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    Re: "Vernier acuity" of horizon IC tests
    From: George Huxtable
    Date: 2009 Jul 8, 09:45 +0100

    I had written, about Bill Morris' horizon observations-
    "Those statistics strongly suggest (though are not yet conclusive) that
    there's a real difference between the index zeros, depending on the
    telescope that's in use. If that's really the case, can anyone suggest a
    possible physical cause? It eludes me."
    To which Douglas Denny has responded
    "The answer most likely is:
    Slight prism effect through the telescope system if not viewed directly down
    the parallactic centre axis.  If looking slightly offset from centre-line
    then prism effect will shift the apparent axis. It does not require much of
    an offset from the optical centre to give a large effect of prism in
    powerful optics"
    I haven't come across that use of the word "parallactic" before, and wonder
    whether Douglas was referring to axial and paraxial rays passing through a
    It's certainly plausible that different telescopes might have slightly
    differently aligned optic axes, when assembled into the same fitting on the
    sextant. And that could alter slightly the angle of light passing through,
    just as a prism would, as Douglas says. But that would only call for the
    sextant/eye combination to be twisted a bit in direction, to look at the
    same spot on the landscape. I've considered that as a possibility, but as I
    see it, it would do nothing to shift the reflected image RELATIVE to the
    direct image, which is what would need to happen to change the index error.
    Indeed, even if a prism was deliberately inserted into the optical system,
    where a telescope normally goes, then by my assessment the sextant would
    work exactly the same, as long as the eye position was shifted
    appropriately, to look into it. That's based on reasoning rather than
    practical trial, however.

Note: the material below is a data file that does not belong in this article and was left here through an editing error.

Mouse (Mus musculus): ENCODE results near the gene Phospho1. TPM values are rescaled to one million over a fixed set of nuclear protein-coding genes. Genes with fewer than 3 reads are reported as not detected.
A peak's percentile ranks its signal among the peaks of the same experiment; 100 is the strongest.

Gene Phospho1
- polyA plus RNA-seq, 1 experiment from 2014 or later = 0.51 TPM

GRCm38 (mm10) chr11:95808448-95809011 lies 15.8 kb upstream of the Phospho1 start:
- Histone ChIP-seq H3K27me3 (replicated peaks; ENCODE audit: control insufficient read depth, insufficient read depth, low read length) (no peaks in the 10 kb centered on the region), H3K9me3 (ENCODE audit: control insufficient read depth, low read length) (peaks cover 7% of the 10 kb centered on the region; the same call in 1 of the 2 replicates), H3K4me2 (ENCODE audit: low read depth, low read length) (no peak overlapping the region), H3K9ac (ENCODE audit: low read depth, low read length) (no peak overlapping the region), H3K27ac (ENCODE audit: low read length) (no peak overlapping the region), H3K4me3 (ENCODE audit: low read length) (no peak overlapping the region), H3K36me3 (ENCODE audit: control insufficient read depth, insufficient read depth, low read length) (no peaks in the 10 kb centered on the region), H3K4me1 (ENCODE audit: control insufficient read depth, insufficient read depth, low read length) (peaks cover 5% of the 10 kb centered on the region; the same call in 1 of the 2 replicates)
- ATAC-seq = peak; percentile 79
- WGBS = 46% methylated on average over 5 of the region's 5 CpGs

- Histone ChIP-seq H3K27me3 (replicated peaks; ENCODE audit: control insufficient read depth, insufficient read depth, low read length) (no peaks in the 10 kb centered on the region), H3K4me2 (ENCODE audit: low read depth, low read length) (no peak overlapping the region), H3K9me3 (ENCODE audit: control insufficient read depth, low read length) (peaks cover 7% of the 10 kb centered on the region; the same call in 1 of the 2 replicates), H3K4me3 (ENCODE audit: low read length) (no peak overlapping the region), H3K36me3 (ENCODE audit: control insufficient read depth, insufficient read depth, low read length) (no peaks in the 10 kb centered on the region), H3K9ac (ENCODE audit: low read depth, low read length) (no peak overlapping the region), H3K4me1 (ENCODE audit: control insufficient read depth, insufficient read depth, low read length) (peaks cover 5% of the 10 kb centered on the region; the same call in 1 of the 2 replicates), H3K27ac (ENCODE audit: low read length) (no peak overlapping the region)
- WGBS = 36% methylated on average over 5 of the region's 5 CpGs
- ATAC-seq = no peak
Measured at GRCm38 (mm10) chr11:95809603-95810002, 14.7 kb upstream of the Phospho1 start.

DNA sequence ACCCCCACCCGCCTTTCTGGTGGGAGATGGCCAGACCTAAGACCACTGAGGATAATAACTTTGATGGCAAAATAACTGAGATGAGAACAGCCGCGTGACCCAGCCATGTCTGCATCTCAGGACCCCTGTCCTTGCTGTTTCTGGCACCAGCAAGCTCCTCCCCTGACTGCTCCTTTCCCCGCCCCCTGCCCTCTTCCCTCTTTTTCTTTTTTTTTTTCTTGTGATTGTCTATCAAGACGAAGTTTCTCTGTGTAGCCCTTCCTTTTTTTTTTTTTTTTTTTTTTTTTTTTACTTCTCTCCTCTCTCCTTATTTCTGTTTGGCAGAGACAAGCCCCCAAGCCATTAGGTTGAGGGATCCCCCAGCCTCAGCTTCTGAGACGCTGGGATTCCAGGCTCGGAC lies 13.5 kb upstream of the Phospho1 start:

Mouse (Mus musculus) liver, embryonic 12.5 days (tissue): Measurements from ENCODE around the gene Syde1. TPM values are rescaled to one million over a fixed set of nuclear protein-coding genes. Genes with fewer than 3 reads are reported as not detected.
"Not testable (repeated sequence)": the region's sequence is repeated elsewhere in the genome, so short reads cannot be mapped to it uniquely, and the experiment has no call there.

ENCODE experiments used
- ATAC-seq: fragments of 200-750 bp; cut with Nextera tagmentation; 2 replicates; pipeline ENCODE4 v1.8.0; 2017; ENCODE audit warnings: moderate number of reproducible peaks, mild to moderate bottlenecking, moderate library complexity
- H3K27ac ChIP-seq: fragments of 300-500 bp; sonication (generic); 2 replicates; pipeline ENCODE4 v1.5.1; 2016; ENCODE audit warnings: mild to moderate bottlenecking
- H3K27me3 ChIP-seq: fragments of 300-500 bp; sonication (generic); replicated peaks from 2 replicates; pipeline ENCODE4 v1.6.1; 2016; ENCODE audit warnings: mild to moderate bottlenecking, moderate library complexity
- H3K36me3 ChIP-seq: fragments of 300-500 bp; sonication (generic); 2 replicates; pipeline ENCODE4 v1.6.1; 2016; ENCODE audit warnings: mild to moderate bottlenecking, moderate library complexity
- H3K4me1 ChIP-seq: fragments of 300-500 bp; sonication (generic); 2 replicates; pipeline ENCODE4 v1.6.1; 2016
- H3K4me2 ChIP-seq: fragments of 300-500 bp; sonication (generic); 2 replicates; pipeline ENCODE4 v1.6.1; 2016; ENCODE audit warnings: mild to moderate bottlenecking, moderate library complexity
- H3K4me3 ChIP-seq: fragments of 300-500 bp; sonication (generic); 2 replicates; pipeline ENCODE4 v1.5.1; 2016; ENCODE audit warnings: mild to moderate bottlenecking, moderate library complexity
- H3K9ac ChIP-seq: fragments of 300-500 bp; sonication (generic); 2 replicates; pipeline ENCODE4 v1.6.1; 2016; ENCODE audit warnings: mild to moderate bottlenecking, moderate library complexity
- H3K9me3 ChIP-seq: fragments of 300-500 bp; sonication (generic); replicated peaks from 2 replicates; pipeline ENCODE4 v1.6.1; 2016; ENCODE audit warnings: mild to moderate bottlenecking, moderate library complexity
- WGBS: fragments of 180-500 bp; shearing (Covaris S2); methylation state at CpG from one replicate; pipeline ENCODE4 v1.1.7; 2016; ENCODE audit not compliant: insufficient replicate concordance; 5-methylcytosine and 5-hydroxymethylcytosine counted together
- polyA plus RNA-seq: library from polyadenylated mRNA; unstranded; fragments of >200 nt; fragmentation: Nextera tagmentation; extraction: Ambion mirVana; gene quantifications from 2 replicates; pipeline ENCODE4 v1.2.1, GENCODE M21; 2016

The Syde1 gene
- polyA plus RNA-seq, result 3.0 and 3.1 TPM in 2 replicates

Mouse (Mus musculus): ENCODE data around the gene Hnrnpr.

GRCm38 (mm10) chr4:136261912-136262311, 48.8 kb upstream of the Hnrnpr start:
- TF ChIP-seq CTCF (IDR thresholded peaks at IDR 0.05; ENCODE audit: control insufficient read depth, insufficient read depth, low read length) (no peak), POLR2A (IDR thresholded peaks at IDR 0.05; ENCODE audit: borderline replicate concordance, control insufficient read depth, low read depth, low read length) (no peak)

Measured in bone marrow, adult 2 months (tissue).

So I'm still unconvinced as to what could possibly be the cause of that
    shift of index-zero, between using various telescopes and no-telescope, if
    the effect is real. And it seems likely, though not certain, that it IS
    real, to judge by reported observations.. I just can't see how what you do
    with the light after it's passed the two mirrors, can cause a relative shift
    between the two images.
    Here's a conceivable mechanism, though I don't propose it as a likely or
    reasonable one. Say the weight of the telescope was sufficient to distort
    the sextant frame, enough to alter the parallelism of the mirrors by a few
    tens of arc-seconds (half the index-error shift we appear to see), then it
    could cause the effect that Bill seems to observe. Trouble is, if that were
    the case, it would give rise to other obnoxious effects.
    Until it's understood, anyone attempting high-accuracy sextant work would be
    wise to follow Bill's advice, and use the same telescope for obtaining index
    error as is used for the observation itself.
    contact George Huxtable, at  george@hux.me.uk
    or at +44 1865 820222 (from UK, 01865 820222)
    or at 1 Sandy Lane, Southmoor, Abingdon, Oxon OX13 5HX, UK.
    Navigation List archive: www.fer3.com/arc
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